The actor feels it's an established star's responsibility to teach youngsters how to behave on movie sets - and he's appalled by the way some of the big names act out when they don't have the right trailer.

"People let themselves be infantilised," Viggo tells The Guardian, "and you set the tone as an actor. Young actors see older actors behaving in infantile ways: 'I want the biggest trailer, I want to go to the premiere in this country and take my family, even though the distributor has to pay for the hotel and it's going to make it harder for them to buy another movie'.

"Having their agent fill their contract with privileges (and) then saying, 'Oh, it's in my contract', as if they had nothing to do with it. As adults these are not good excuses. And the way you behave on set, how you talk to the crew...

"A lot of experienced actors choose not to even stay around off camera, or do such a poor job on camera it's obvious they couldn't give a f**k what you're doing. I've had to say to an actor in a scene where the focus was on me: 'You know, you seem very tired, why don't you go home? I'd rather just do this with someone from the crew'."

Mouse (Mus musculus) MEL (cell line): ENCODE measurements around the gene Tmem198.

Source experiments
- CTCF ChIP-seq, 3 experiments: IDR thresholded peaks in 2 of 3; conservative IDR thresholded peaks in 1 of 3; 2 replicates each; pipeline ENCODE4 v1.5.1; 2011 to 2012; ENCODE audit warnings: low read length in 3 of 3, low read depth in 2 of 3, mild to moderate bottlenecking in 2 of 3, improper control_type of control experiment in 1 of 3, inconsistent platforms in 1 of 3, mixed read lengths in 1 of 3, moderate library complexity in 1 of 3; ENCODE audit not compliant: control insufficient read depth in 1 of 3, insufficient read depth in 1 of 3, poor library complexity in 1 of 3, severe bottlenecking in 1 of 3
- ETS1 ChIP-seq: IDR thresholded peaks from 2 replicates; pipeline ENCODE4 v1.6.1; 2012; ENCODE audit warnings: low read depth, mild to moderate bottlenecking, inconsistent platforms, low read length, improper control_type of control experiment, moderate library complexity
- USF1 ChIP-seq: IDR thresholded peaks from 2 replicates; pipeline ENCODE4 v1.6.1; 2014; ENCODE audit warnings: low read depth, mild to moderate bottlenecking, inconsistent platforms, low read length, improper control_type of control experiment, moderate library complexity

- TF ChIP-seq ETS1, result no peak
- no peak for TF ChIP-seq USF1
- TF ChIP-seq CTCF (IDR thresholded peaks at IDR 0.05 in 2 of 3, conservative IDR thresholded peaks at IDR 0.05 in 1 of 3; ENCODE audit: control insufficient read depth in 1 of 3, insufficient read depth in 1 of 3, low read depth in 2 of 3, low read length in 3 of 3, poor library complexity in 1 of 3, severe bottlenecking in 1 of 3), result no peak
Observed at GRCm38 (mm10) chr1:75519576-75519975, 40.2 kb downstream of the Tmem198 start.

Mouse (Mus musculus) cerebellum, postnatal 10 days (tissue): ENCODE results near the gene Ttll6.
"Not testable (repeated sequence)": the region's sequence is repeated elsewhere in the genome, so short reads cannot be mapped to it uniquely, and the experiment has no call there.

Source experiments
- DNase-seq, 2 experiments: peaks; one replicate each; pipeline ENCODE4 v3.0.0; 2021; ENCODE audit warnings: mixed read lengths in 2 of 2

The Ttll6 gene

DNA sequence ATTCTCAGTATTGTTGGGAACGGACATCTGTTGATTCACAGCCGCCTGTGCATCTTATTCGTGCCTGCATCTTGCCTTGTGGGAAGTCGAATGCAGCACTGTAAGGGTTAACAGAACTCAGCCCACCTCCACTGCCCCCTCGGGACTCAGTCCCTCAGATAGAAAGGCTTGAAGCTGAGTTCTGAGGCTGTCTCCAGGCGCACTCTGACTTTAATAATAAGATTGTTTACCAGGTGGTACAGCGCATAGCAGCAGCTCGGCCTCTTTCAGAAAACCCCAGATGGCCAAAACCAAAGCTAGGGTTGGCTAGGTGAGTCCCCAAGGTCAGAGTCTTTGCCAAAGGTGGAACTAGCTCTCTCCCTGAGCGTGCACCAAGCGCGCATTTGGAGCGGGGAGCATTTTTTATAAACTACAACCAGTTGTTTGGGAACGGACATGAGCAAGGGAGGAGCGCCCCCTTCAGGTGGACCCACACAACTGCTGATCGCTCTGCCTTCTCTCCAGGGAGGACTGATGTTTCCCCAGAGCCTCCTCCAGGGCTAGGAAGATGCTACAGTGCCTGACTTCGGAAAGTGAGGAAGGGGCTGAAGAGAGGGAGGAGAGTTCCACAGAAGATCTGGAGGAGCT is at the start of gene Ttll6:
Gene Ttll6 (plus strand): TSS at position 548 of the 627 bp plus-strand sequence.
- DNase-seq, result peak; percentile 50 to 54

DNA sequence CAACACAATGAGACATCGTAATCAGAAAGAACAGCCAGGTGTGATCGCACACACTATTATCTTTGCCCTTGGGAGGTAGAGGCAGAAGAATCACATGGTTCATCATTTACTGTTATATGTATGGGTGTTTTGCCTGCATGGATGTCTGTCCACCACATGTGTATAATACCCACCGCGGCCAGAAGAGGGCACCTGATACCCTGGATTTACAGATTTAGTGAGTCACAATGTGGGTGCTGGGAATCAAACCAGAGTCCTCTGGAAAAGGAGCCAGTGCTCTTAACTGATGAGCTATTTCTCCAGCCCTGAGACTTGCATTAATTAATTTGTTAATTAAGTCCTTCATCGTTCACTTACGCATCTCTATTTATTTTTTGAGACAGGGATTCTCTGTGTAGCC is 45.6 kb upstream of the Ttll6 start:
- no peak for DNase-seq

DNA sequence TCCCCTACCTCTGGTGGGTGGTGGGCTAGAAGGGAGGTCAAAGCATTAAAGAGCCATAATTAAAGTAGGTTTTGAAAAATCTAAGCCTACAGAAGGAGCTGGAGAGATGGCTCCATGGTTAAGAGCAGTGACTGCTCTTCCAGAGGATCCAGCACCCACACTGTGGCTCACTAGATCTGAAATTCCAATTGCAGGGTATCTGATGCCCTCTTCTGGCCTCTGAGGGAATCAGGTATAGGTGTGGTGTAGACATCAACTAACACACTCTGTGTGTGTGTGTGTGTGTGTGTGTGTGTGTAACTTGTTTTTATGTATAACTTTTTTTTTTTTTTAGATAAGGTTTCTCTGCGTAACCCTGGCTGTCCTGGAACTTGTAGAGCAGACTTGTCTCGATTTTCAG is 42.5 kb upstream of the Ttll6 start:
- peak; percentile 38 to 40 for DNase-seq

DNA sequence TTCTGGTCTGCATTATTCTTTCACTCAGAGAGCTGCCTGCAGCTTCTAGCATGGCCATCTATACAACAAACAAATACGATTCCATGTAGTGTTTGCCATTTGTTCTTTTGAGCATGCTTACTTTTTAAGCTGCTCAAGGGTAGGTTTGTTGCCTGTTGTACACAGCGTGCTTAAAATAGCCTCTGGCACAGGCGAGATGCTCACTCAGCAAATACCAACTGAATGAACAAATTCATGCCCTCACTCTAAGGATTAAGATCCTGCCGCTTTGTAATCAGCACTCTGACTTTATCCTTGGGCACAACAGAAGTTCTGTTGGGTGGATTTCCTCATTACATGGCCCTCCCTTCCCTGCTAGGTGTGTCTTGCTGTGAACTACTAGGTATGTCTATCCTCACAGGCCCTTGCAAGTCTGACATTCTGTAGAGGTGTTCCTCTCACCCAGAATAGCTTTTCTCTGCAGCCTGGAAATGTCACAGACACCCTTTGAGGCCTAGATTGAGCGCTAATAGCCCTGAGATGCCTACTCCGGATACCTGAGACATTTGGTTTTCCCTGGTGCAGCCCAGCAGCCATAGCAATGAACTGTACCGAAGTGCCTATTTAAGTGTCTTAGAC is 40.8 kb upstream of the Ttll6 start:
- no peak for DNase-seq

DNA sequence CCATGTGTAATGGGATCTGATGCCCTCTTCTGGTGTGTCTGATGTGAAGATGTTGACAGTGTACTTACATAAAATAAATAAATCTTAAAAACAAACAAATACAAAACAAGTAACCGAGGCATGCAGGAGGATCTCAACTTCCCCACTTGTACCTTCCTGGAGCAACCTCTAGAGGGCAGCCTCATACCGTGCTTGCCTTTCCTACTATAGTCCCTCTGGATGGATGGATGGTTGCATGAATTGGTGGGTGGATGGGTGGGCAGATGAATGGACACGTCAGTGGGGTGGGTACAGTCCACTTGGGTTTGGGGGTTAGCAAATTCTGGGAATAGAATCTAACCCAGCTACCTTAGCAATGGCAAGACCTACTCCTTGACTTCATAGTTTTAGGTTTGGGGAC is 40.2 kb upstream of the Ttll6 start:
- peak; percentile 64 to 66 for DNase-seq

The movie star isn't naming names, but he also admits he's sick of castmates who are obsessed with winning awards.

"Then there's the sense of competition, fuelled by these mushrooming award shows," Viggo states. "Accepting jobs because you might get nominated. Trying to win scenes. They've decided to cry because it's going to get them their nomination, and the other actor doesn't matter a f**k.

"That also happens in independent movies. It's not unique to studio movies. It's not unique to American movies. I've seen that working in London. A movie only works because people adjust to each other. And if they don't, well, the philosopher Lao Tzu said that if you don't change direction then you may just end up where you're headed."